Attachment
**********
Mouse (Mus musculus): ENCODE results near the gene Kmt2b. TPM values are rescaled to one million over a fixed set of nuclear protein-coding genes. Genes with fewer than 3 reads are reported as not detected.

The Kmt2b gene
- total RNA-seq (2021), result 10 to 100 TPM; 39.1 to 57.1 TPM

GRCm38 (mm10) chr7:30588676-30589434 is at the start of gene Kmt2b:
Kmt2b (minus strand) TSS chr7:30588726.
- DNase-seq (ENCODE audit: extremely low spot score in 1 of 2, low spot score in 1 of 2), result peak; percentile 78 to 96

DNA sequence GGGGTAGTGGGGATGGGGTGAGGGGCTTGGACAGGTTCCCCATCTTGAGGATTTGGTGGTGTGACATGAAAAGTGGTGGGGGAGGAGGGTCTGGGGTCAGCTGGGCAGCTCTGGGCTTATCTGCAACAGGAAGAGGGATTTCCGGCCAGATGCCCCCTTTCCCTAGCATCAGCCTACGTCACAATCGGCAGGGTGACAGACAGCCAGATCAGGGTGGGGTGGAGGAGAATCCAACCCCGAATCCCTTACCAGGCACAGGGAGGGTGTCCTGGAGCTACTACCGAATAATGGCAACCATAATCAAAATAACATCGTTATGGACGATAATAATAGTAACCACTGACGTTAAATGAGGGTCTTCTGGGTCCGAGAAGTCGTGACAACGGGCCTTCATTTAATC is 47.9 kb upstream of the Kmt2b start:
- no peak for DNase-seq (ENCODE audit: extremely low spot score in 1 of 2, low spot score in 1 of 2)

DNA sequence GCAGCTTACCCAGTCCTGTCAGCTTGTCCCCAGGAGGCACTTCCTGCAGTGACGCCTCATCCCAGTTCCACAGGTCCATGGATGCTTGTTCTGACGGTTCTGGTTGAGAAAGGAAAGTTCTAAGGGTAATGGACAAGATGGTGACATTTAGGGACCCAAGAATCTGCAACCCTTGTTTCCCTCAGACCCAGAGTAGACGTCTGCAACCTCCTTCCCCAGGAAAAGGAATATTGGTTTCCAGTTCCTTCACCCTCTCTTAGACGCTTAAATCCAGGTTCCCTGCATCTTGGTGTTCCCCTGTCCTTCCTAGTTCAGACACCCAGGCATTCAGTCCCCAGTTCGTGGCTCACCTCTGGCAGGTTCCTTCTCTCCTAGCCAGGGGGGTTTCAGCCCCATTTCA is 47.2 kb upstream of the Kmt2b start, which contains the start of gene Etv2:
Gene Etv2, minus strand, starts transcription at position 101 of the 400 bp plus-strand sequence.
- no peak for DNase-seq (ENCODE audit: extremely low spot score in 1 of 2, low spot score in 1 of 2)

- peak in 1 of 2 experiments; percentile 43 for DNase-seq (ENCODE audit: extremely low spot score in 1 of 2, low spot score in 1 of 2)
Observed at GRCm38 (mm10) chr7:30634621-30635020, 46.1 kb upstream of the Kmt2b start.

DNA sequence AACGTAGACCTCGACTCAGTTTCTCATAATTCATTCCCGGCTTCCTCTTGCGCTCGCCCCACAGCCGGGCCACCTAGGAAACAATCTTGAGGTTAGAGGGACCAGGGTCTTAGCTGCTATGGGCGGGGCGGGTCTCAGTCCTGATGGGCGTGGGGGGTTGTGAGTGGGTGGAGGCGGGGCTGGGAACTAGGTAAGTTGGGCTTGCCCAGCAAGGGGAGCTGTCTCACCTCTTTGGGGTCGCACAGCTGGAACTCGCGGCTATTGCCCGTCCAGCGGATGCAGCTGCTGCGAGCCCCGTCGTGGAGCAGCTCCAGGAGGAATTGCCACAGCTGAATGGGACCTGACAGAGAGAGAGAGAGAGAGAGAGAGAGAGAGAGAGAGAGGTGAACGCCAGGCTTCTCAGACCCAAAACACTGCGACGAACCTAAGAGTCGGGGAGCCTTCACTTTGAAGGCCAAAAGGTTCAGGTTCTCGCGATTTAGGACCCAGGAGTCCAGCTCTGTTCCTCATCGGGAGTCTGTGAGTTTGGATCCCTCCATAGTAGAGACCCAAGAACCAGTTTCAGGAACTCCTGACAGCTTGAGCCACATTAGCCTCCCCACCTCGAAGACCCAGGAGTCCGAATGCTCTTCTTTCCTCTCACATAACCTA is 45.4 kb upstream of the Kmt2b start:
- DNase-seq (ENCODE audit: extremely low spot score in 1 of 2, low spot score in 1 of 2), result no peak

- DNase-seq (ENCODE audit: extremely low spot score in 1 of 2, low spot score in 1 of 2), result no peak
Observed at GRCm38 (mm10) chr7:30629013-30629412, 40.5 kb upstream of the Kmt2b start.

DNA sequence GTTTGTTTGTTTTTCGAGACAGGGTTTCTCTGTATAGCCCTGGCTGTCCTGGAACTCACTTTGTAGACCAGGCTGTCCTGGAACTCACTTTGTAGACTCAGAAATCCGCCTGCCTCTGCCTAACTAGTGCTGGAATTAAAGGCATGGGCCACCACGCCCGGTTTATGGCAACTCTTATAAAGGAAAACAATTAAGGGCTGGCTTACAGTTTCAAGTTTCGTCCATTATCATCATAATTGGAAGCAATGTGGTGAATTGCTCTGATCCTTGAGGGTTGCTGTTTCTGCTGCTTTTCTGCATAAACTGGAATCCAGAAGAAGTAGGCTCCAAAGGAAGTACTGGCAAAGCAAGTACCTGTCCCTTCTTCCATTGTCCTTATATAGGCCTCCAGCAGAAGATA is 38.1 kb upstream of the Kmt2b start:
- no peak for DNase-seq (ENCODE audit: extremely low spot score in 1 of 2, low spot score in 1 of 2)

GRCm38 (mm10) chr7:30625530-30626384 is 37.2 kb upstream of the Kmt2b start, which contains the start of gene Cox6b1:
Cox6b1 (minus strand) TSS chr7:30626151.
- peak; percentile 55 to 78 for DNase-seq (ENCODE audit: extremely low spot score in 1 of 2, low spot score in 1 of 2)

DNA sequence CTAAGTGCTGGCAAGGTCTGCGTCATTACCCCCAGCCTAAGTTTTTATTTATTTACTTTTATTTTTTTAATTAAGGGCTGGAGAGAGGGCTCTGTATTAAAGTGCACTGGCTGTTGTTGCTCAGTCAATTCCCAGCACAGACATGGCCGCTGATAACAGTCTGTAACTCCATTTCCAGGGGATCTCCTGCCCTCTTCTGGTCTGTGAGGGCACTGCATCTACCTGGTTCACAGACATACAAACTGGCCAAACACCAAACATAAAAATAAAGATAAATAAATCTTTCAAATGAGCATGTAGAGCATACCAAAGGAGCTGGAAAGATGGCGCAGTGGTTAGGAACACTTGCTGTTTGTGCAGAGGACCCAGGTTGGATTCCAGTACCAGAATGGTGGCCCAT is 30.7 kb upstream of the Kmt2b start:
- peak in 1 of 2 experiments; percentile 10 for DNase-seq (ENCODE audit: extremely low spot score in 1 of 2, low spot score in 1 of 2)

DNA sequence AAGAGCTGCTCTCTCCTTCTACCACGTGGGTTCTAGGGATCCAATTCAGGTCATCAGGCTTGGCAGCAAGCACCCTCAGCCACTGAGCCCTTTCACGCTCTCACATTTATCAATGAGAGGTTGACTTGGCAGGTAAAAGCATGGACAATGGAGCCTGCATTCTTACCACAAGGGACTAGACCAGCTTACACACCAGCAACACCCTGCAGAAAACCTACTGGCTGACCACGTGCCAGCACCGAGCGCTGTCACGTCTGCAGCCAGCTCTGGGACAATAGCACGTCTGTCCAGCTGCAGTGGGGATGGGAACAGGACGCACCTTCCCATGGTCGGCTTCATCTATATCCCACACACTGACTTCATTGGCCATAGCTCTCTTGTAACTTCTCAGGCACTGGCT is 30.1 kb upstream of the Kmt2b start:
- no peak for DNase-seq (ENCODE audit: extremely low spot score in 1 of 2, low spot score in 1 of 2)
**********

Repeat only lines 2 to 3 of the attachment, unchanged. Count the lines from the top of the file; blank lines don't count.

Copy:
The Kmt2b gene
- total RNA-seq (2021), result 10 to 100 TPM; 39.1 to 57.1 TPM